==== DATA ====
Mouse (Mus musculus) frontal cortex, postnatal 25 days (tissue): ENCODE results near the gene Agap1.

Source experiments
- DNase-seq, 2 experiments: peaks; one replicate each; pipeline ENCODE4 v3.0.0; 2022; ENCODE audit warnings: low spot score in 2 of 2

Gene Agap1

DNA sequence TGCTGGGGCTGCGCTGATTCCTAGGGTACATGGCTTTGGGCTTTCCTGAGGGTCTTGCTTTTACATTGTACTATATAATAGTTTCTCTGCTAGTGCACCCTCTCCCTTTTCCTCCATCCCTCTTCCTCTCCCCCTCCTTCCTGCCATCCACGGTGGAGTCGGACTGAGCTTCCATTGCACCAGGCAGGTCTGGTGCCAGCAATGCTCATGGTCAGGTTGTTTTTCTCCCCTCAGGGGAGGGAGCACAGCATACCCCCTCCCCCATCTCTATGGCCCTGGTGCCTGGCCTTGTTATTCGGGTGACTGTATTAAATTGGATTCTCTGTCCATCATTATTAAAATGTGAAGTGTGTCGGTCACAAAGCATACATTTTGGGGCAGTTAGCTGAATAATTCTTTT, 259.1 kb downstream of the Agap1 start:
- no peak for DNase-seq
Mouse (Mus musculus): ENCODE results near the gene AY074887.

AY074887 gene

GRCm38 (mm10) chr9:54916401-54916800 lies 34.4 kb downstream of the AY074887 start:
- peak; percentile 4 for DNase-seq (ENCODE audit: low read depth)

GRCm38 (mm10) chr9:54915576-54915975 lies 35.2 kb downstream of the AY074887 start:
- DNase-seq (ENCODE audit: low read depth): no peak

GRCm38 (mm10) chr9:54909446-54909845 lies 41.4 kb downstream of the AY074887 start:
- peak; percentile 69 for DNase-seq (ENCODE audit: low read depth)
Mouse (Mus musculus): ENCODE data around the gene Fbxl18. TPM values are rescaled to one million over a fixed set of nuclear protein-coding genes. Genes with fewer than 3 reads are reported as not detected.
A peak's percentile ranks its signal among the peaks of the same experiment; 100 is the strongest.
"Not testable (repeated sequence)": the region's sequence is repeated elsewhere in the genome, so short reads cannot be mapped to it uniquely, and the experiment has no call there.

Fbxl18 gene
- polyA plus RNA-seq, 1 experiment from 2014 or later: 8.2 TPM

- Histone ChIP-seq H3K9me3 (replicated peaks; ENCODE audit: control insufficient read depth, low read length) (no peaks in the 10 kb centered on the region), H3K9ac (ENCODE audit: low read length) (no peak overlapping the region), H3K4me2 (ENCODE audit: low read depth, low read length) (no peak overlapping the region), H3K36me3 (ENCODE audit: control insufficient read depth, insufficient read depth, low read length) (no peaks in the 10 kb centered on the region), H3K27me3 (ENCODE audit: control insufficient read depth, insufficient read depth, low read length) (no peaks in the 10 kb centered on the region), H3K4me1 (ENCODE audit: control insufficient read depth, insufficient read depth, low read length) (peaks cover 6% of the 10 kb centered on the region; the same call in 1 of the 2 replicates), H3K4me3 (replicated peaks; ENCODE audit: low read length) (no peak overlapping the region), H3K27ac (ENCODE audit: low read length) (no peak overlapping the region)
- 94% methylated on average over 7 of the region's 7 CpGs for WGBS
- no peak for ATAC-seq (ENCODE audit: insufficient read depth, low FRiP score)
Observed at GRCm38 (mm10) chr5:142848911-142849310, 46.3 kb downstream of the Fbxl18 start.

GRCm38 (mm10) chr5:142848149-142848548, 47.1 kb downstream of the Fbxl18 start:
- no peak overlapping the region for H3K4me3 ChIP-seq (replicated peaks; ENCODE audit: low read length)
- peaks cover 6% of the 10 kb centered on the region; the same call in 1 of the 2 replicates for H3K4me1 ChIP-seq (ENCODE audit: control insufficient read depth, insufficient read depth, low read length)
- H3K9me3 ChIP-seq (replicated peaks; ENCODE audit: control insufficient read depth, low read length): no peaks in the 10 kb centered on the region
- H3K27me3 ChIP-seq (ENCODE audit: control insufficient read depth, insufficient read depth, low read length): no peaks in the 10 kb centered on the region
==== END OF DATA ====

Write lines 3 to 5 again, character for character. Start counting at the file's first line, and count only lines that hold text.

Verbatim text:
- DNase-seq, 2 experiments: peaks; one replicate each; pipeline ENCODE4 v3.0.0; 2022; ENCODE audit warnings: low spot score in 2 of 2

Gene Agap1

DNA sequence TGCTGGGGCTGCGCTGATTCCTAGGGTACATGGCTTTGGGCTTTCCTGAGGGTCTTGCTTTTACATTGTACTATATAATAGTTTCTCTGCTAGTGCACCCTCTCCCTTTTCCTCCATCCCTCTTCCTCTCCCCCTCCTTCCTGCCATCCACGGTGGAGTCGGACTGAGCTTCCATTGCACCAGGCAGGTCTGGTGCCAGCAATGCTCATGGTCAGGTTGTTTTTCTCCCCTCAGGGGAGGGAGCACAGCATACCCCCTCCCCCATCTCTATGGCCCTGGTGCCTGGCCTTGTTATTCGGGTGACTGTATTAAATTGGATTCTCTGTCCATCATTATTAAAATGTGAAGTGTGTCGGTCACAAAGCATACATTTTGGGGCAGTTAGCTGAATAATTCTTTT, 259.1 kb downstream of the Agap1 start: